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Family- and school-based predictors of energy balance-related behaviours in children: a 6-year longitudinal study

Maïté Verloigne UGent, Wendy Van Lippevelde UGent, Lea Maes UGent, Johannes Brug and Ilse De Bourdeaudhuij UGent (2013) PUBLIC HEALTH NUTRITION. 16(2). p.202-211
abstract
Objective: To examine family- and school-based predictors of breakfast consumption, soft drink consumption and physical activity (PA) and moderating effects of gender and socio-economic status (SES). Design: Longitudinal study (6-year follow-up), including a questionnaire about dietary and activity behaviour. Setting: Fifty-nine Flemish elementary schools. Subjects: Seven hundred and twenty-seven children (51.9% girls, 51.9% high SES, mean age 9.9 (SD 0.4) years at baseline). Results: Having breakfast together with parents (P < 0.001) at age 10 years related to more days of eating breakfast at age 16 years. More parental soft drink consumption (P=0.04), less soft drink availability at home (P < 0.001) and less parental permissiveness (children received soft drinks from their parents whenever they asked for it and children could take soft drinks whenever they wanted; P=0.02 and P=0.001, respectively) at age 10 years related to less soft drink consumption at age 16 years. A more positive parental attitude towards PA (P=0.009), more parental encouragement (P=0.002) and a higher rating of PA's benefit 'relaxing' (P < 0.001) at age 10 years related to more PA at age 16 years. Gender and SES did not significantly moderate any of the associations. Conclusions: Only parental factors at age 10 years were associated with breakfast consumption, soft drink consumption and PA at age 16 years. An intervention programme at age 10 years with a strong focus on the modifiable parental factors might lead to healthy behaviour in the long term.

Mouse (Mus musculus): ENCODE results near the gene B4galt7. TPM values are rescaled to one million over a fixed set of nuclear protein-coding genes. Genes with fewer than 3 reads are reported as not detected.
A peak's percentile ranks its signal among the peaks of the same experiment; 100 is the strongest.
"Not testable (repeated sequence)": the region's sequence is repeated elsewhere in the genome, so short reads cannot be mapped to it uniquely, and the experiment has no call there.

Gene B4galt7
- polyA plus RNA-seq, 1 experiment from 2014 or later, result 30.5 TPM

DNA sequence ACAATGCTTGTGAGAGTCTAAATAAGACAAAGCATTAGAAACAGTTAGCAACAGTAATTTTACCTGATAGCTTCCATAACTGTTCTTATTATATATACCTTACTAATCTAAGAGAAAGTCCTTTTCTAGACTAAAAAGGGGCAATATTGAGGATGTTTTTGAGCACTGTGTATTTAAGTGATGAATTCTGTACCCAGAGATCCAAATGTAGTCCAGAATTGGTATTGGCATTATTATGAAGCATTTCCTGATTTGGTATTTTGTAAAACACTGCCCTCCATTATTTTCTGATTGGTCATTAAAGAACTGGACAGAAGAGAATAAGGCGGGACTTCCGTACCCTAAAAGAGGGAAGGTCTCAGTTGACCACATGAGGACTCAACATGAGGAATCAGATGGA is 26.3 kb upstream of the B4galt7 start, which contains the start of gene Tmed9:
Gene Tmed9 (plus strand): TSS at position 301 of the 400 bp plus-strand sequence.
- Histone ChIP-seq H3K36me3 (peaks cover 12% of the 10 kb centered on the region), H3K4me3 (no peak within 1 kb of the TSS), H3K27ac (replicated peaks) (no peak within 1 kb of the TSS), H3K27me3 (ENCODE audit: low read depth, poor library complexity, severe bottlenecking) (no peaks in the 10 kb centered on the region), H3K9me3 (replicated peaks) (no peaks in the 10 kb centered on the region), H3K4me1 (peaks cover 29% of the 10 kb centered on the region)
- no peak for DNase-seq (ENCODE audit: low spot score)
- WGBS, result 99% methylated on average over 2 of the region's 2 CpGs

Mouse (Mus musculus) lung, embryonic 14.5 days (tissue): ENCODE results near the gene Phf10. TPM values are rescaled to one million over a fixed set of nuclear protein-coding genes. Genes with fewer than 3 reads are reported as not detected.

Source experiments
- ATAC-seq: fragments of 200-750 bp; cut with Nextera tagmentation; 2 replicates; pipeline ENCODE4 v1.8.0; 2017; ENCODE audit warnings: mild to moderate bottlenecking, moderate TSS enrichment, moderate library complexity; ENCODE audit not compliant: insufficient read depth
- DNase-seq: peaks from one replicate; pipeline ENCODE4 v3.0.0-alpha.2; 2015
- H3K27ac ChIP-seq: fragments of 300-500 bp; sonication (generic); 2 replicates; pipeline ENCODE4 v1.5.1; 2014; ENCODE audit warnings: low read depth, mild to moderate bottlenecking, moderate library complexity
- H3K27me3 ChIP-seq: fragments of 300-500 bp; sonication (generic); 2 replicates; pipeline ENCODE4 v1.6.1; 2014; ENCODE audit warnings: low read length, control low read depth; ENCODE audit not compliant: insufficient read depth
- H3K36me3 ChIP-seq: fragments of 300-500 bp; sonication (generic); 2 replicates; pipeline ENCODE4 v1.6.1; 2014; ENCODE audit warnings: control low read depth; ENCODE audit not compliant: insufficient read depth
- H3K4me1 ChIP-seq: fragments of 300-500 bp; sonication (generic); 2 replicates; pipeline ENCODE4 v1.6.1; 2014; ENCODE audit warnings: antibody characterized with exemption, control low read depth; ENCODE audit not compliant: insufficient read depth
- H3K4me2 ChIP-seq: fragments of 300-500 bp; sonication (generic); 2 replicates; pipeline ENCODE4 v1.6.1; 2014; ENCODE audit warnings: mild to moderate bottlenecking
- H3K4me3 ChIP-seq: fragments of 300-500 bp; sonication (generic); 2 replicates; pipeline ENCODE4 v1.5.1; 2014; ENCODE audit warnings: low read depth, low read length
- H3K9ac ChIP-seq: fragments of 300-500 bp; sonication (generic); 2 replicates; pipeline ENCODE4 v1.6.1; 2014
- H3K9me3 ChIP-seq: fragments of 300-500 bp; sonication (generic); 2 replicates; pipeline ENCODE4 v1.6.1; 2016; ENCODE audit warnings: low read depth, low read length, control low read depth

Please use this url to cite or link to this publication:
author
organization
year
type
journalArticle (original)
publication status
published
subject
keyword
Predictors, Energy balance-related behaviours, Children, Family, School, YOUTH PHYSICAL-ACTIVITY, BODY-MASS INDEX, SWEETENED BEVERAGES, NORTHERN-IRELAND, HEALTH BEHAVIOR, DIETARY HABITS, AGED CHILDREN, RISK-FACTORS, WEIGHT-GAIN, ADOLESCENTS
journal title
PUBLIC HEALTH NUTRITION
Public Health Nutr.
volume
16
issue
2
pages
202 - 211
Web of Science type
Article
Web of Science id
000313976100003
JCR category
PUBLIC, ENVIRONMENTAL & OCCUPATIONAL HEALTH
JCR impact factor
2.483 (2013)
JCR rank
45/162 (2013)
JCR quartile
2 (2013)
ISSN
1368-9800
DOI
10.1017/S1368980012004120
language
English
UGent publication?
yes
classification
A1
copyright statement
I have transferred the copyright for this publication to the publisher
id
3063269
handle
http://hdl.handle.net/1854/LU-3063269
date created
2012-11-30 10:50:40
date last changed
2015-06-17 10:19:22
@article{3063269,
  abstract     = {Objective: To examine family- and school-based predictors of breakfast consumption, soft drink consumption and physical activity (PA) and moderating effects of gender and socio-economic status (SES).